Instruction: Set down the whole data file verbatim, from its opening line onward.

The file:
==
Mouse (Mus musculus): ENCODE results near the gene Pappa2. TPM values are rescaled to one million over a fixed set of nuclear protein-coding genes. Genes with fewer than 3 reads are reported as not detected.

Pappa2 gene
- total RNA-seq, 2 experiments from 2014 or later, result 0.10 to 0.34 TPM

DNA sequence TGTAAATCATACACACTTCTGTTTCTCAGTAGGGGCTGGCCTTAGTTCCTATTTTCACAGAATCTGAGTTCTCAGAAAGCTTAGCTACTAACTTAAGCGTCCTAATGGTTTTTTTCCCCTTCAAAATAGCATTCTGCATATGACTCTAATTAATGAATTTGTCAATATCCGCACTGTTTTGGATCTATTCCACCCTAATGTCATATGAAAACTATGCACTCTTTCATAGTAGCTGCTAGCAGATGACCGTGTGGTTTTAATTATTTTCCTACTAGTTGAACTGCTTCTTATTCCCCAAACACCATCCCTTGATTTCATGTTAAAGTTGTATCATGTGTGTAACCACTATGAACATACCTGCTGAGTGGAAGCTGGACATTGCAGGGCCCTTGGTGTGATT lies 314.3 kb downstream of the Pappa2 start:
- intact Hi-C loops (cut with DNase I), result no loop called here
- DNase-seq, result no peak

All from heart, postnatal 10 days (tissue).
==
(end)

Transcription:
Mouse (Mus musculus): ENCODE results near the gene Pappa2. TPM values are rescaled to one million over a fixed set of nuclear protein-coding genes. Genes with fewer than 3 reads are reported as not detected.

Pappa2 gene
- total RNA-seq, 2 experiments from 2014 or later, result 0.10 to 0.34 TPM

DNA sequence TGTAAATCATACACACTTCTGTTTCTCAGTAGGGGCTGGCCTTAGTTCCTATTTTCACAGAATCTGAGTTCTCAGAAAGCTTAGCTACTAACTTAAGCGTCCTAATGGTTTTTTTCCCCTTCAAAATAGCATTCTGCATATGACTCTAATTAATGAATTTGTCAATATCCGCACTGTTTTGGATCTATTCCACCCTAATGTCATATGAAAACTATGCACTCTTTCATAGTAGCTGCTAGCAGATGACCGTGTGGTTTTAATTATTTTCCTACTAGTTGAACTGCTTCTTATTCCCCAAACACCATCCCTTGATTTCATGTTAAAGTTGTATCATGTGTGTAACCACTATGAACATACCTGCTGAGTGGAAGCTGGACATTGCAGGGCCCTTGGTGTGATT lies 314.3 kb downstream of the Pappa2 start:
- intact Hi-C loops (cut with DNase I), result no loop called here
- DNase-seq, result no peak

All from heart, postnatal 10 days (tissue).